How to Adjust Your Mac’s Spelling Controls

How to Adjust Your Mac’s Spelling Controls

Tech Tip

Like many modern operating systems, macOS has a built-in spell checker that you can use or lose.

Q. Now that I know how to turn off the automatic spelling correction on my iPhone, how can I turn it off on my Mac?

A. Like Apple’s iOS software for its mobile devices, macOS includes a spell check function that automatically corrects misspelled words and typos. The spell checker tool is part of the Mac operating system, and works in many of Apple’s own apps, including Mail, Messages and Notes. The system’s spell checker is separate from the grammar and proofreading tools included with programs like Microsoft Office (which has its own settings).

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You can turn off the macOS automatic-correction feature in the system’s keyboard settings.CreditThe New York Times

To turn off the Mac’s automatic-correction feature, open the System Preferences icon from the dock, or go to the Apple menu in the upper-left corner of the screen and choose System Preferences. In the System Preferences box, click the Keyboard icon, select the Text tab and turn off the check box next to “Correct spelling automatically.”

You can also disable automatic correction within certain programs without turning it off everywhere. To do that within an open app, go to its Edit menu, to Spelling and Grammar, and select Correct Spelling Automatically; a check next to the item means it is enabled, so selecting it disables the feature.

Windows 10 users can shut down Microsoft’s built-in auto-correction function too. Press the Windows and I keys to open the Settings box and click (or tap) on Devices. On the left side of the box, select Typing and turn off the button next to “Autocorrect misspelled words.”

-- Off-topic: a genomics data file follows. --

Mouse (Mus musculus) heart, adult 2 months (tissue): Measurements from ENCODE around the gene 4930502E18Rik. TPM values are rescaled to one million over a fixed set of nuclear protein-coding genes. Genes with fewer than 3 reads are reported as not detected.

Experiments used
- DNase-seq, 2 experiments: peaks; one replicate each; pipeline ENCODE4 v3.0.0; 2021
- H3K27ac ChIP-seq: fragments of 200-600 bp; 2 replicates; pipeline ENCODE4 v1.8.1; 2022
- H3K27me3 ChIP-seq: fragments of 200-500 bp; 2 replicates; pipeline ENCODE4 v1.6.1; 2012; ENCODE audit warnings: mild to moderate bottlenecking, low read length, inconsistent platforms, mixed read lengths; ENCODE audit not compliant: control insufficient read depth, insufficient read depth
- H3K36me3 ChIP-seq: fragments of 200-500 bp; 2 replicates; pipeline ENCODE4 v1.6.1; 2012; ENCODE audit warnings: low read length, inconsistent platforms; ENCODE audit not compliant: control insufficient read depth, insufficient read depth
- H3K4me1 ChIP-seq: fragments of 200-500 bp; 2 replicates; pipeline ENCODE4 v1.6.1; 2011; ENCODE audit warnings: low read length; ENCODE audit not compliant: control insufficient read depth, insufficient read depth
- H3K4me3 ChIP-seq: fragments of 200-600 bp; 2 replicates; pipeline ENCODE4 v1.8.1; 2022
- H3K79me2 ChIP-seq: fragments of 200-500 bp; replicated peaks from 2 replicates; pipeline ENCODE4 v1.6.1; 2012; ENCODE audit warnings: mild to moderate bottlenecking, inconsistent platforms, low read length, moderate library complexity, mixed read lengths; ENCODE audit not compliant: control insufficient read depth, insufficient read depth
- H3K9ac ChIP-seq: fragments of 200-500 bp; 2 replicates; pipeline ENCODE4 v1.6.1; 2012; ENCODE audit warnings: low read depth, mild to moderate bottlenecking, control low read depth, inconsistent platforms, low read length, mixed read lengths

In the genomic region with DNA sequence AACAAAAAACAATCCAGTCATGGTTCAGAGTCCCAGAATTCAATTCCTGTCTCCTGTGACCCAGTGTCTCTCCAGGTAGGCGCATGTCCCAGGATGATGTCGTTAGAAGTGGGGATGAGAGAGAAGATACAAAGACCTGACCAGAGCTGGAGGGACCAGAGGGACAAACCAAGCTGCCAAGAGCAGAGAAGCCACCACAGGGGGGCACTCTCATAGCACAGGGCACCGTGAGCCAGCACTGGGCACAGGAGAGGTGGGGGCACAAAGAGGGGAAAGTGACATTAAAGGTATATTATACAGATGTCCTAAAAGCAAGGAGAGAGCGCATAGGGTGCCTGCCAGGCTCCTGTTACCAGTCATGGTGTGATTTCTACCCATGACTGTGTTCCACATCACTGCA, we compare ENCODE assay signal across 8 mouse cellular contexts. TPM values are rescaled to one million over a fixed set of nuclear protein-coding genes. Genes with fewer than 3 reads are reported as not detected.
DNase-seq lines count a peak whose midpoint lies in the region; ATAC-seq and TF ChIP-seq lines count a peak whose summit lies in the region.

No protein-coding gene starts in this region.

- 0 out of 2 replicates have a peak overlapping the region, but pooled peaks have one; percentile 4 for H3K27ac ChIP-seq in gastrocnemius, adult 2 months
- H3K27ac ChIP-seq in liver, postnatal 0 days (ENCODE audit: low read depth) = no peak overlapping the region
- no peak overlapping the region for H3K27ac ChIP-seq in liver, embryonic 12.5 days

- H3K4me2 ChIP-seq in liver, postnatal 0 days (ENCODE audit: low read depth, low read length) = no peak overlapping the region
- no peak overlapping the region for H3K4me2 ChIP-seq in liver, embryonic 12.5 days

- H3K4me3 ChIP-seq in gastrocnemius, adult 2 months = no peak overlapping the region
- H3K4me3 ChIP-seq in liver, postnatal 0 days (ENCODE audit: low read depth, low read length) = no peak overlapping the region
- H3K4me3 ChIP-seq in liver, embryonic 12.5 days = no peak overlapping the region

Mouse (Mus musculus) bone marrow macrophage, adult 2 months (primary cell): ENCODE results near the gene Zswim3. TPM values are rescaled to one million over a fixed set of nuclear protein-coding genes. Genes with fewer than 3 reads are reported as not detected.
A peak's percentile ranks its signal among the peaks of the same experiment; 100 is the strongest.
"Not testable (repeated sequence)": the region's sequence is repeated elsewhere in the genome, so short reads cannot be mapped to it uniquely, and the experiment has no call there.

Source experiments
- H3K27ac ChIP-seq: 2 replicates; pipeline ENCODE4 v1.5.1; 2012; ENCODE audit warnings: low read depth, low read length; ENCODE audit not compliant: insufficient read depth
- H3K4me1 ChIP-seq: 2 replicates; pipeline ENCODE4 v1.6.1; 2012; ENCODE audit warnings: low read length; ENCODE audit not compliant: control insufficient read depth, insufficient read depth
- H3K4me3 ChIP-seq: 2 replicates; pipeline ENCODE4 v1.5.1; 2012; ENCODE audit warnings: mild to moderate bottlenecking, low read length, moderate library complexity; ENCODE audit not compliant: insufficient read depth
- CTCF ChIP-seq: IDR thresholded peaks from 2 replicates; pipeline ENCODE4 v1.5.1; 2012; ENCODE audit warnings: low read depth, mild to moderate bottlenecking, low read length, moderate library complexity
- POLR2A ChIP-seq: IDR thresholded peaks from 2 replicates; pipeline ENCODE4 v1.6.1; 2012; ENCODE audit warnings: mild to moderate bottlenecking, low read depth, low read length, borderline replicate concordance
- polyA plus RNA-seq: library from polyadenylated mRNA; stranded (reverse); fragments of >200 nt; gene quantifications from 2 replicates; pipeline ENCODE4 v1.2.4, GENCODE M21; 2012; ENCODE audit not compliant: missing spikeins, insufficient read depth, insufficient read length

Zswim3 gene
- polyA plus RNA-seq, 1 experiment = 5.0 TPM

Android’s auto-correction tools can also be enabled or disabled within the Language & Input settings, but Google recently announced new tools that move beyond basic spelling correction. At its Google I/O conference earlier this month, the company revealed a new, optional Smart Compose function for its Gmail service that uses artificial intelligence to suggest complete — and perfectly spelled — sentences as you write new messages.


Personal Tech invites questions about computer-based technology to techtip@nytimes.com. This column will answer questions of general interest, but letters cannot be answered individually.

J.D. Biersdorfer has been answering technology questions — in print, on the web, in audio and in video — since 1998. She also writes the Sunday Book Review’s “Applied Reading” column on ebooks and literary apps, among other things.@jdbiersdorfer

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